The first thought that came to my mind when we received the "Daydream" challenge was something we'd often see in Alaska that represented the spiritual world in the Native Alaska culture. "Dream Catchers" are available in many of the local shops throughout Alaska; the most sought after are those made by Alaska Natives (any of a number of Indian, Eskimo, Aleut, Athabaskan, etc. tribes), and other resident artisans. Dream catchers incorporate beautiful natural materials, and often have what appears to be etherial-type webbing that represents catching (encapsulating) the dream. Another "daydream" type structure is the Mandala, and it was from these two concepts that I made this quilt.
|"Dream Catcher" Overview|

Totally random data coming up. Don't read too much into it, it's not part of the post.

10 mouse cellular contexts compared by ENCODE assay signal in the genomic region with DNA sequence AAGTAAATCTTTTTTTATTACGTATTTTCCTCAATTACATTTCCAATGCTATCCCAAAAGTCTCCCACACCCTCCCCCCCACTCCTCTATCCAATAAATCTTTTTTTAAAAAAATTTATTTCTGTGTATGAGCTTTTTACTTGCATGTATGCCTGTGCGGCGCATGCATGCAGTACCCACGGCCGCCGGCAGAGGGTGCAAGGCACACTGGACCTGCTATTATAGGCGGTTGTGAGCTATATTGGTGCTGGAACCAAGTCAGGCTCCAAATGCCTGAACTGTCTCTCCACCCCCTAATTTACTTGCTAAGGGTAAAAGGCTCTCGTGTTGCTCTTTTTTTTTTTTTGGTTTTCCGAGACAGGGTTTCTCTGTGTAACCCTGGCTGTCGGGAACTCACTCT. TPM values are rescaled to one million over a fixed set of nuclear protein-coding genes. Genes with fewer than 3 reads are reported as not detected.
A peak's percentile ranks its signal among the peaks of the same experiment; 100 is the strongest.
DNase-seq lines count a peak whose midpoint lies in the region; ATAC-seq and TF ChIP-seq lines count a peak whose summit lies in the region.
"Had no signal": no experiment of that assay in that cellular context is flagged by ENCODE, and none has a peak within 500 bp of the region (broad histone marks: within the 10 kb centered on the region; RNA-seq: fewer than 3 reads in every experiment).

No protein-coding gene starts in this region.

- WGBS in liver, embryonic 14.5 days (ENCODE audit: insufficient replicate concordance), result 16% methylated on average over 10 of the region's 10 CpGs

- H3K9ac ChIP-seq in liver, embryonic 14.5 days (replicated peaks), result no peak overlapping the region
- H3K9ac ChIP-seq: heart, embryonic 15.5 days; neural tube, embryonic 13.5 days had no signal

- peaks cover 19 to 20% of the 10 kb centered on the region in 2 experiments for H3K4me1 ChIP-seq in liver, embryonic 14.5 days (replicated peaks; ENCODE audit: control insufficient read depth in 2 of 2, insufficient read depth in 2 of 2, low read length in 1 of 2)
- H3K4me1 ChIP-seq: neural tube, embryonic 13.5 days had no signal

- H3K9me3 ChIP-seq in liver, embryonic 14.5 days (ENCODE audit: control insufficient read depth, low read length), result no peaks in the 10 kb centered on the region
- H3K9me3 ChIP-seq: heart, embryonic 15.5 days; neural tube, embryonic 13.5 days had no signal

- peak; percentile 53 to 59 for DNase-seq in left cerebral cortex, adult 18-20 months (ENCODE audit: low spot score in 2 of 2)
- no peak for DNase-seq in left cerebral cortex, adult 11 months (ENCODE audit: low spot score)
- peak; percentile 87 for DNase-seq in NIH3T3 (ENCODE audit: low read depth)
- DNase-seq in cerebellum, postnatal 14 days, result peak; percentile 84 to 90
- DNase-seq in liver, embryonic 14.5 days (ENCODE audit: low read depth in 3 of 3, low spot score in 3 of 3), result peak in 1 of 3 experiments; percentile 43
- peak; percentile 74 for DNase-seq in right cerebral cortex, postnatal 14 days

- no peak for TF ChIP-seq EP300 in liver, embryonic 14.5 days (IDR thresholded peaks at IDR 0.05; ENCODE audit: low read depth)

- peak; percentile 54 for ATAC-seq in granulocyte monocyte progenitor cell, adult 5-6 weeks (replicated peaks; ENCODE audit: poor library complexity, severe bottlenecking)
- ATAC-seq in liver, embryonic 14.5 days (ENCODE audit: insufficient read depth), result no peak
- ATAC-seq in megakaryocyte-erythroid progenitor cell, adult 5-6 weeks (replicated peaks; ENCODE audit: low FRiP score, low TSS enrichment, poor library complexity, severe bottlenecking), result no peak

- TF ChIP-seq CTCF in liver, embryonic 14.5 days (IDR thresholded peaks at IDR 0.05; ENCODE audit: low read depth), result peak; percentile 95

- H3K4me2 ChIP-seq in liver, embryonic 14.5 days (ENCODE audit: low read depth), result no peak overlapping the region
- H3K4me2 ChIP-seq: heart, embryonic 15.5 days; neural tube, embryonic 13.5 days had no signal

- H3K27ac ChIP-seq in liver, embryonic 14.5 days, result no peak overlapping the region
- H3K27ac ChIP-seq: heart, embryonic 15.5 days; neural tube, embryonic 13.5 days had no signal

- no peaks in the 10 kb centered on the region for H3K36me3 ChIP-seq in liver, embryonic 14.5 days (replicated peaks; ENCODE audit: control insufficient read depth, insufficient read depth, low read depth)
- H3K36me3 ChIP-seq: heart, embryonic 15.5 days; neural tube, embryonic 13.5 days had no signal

I traced my image from a Mandala coloring book, selected 7 fabrics, layered them on top of each other, then machine stitched the Mandala pattern through all 7 layers of the fabric. I removed the paper pattern, then with my smallest (and sharpest) scissors started cutting away layer after layer of fabric to reveal the color I'd assigned to each section of the mandala. This mandala in many ways reminds me of a stained-glass window! I used a technique developed by one of Alaska's premier artists, Susan Schapira, called "Contemporary Reverse Applique." This technique involves cutting and removing the fabrics from the top down rather than applying (or appliqueing) fabrics on to the top of a base fabric. In this case, my top fabric is black. After the cutting was finished, I free-motion machine quilted this piece using 30 wt. black rayon thread on the top, and 60 wt. mono-filament thread in my bobbin. Starting from the center motif, I used a radiating type stitch that represents motion and movement.... perhaps the ascension of the dream into the heavens.
|"Dream Catcher" Back of Quilt|